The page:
The ancient ruins of Petra in southern Jordan were once an elegant metropolis with flowing fountains and bustling streets. Today, visitors come to marvel at the sandstone remains before heading off on a wind-whipped sand dune buggy ride or exploring the desert. You'll find lively restaurants and cafés where you can try traditional sweet treats like umm ali, which consists of filo pastry, raisins and nuts baked in milk.
Most hostels in Petra are within walking distance of the ancient site, and some have desert mountain views. You can stay in a dorm with private Scandi-style wooden capsules or go for somewhere with en-suite rooms. There are luxuries to be had in a few Petra hostels, including rooftop gardens and discounts for Turkish baths. For an authentic taste of the local culture, you could choose a Petra hostel that lays on a Bedouin music party accompanied by mint tea or coffee flavoured with cardamom.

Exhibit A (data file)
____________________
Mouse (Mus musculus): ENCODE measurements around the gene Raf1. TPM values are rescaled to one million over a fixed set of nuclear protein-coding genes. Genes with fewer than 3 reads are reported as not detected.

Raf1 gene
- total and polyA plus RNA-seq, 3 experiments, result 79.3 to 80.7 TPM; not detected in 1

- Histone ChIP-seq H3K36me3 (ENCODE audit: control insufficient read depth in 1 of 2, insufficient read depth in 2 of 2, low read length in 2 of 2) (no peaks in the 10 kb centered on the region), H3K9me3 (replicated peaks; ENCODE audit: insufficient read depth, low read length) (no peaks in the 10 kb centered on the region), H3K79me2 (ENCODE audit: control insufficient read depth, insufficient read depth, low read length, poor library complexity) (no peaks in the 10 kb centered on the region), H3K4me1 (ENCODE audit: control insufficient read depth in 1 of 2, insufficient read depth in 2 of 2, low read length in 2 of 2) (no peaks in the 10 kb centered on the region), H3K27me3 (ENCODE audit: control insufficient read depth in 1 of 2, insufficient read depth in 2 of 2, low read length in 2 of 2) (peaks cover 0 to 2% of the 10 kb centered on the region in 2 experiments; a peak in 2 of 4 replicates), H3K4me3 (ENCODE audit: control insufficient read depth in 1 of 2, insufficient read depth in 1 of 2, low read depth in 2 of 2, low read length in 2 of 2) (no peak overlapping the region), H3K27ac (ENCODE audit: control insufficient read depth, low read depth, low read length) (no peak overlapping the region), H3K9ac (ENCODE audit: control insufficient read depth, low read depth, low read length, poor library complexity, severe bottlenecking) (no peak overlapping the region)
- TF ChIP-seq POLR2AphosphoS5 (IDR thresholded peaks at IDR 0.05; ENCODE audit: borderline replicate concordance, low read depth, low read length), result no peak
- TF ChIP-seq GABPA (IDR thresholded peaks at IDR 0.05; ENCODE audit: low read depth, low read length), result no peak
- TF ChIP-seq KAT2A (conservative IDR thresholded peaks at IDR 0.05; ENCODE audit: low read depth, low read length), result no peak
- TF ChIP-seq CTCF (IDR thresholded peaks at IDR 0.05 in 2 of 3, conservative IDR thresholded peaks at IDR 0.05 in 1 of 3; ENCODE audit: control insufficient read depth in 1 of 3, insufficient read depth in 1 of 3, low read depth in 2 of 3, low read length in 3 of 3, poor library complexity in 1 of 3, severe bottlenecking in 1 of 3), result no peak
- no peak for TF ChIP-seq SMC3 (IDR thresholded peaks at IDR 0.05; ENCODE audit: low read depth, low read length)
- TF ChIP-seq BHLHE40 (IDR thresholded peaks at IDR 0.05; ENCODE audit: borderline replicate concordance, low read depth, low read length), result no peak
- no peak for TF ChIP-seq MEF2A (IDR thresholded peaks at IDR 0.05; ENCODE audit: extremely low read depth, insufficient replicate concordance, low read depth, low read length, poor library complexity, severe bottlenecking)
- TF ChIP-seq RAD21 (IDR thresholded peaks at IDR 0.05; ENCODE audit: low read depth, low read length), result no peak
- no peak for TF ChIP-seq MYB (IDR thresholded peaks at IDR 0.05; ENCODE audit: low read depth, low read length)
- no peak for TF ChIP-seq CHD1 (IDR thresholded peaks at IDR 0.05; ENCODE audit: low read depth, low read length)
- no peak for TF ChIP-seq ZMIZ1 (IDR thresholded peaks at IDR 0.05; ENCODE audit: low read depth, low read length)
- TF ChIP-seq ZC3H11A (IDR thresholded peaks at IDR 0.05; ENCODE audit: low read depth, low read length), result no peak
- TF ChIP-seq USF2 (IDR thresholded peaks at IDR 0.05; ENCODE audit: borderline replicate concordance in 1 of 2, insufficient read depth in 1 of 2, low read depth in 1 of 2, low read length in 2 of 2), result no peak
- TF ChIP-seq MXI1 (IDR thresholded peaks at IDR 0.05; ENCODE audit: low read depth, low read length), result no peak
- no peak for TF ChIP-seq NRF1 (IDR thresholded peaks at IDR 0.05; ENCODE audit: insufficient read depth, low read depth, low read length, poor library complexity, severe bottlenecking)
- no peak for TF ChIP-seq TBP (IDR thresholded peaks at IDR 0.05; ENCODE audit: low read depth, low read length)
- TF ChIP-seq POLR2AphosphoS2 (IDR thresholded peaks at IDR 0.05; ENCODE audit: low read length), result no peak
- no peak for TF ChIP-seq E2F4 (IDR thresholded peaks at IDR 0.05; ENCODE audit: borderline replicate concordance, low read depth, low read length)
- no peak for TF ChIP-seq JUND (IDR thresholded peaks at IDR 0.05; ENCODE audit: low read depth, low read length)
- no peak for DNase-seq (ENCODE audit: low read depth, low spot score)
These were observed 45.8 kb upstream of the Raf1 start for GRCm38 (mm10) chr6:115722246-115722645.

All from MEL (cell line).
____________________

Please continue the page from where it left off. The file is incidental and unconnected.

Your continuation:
Petra spreads out for over a hundred square kilometres, and there's lots to explore. The town of Wadi Musa is the bustling central hub of Petra where you can eat, drink and shop. It's just a 35-minute walk from the Ancient City. Just outside Wadi Musa is the Siq, a dramatic narrow gorge that you can follow for 1.2km. Further north is Siq al-Barid, also known as Little Petra. In this peaceful archaeological site, you'll find carved facades and breathtaking mountain and city views.
Not surprisingly, the most popular attraction in Petra is the Ancient City, which has everything from temples to stables, all carved out of the cliffs in the 3rd century BC. Within the city is another famed site, the elaborate temple of Al-Khazneh, also known as The Treasury. Legend has it that an Egyptian Pharaoh hid his treasure here. Once you've experienced the historical sites you can get active with an invigorating trek or relax in a hammam.
King Hussein International Airport is the nearest airport to Petra (about 100km and a 2-hour drive). From Aqaba it's 2.5 hours by bus, or from Amman there's a bus once a day from South Bus Station that gets you to Petra in 4 hours. There are also more frequent minibuses from here. As the population is mainly Muslim, there might not be many buses on Friday (the holy day). In Petra, you can easily get around on foot.